Who we think we are, how we think of ourselves, is a fundamental part of the reality we create.
How people conceptualize a “self” changes from culture to culture.1 But we are so deeply entwined with what we think of as our self, we also blinker our understanding of how we think about the whole notion of “self,” and regard our own version as something innate to human beings.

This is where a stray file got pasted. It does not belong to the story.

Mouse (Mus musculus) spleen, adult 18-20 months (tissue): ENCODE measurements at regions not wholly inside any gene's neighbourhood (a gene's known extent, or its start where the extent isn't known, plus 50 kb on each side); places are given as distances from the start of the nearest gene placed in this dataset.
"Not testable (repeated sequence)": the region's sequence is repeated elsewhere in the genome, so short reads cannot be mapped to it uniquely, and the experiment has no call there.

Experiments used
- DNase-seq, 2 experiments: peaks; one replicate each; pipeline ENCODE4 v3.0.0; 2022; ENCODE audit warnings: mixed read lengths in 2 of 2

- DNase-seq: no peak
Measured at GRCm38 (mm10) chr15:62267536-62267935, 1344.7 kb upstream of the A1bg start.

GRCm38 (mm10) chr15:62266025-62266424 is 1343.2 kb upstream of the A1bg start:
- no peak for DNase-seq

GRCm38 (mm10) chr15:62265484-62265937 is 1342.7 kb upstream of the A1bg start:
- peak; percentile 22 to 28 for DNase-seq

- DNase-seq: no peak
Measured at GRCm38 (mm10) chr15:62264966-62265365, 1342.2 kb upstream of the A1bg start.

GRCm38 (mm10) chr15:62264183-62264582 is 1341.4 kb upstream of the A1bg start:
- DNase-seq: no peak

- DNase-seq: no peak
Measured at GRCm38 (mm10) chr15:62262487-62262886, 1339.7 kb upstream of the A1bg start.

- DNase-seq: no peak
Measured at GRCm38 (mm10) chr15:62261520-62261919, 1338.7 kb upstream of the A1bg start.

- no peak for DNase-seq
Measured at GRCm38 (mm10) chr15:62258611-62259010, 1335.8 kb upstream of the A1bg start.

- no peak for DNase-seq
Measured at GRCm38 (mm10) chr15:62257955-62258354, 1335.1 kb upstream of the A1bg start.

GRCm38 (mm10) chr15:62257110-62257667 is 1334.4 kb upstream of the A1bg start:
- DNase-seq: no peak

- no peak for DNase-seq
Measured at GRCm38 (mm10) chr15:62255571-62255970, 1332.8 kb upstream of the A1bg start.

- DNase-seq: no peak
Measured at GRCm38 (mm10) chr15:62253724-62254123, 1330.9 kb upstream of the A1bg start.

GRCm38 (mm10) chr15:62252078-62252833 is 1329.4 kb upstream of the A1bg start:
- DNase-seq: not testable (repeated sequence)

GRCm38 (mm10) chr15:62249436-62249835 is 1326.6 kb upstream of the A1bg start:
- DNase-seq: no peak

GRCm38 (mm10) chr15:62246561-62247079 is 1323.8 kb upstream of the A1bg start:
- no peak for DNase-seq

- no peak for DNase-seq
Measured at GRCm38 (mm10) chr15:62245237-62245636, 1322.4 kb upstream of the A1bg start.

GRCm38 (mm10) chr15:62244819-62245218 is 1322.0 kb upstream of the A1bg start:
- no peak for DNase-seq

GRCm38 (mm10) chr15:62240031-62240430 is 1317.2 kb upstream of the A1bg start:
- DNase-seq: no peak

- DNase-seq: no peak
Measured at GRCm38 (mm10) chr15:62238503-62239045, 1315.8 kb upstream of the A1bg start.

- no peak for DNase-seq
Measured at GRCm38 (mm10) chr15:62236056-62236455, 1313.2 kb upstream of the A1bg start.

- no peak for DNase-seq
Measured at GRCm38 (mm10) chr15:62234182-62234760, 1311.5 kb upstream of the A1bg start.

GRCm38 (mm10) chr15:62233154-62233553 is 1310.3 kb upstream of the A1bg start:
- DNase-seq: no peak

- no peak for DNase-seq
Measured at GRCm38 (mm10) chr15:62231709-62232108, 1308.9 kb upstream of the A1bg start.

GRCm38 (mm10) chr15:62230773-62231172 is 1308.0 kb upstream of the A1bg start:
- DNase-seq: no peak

In the West, our understanding of self is mediated through language, through story. We tell ourselves the story of who we are. We identify our story with our self. And we justify that confusion by reifying the story: “That’s just how I am.”
1 See Meeting the Great Bliss Queen, Anne Carolyn Klein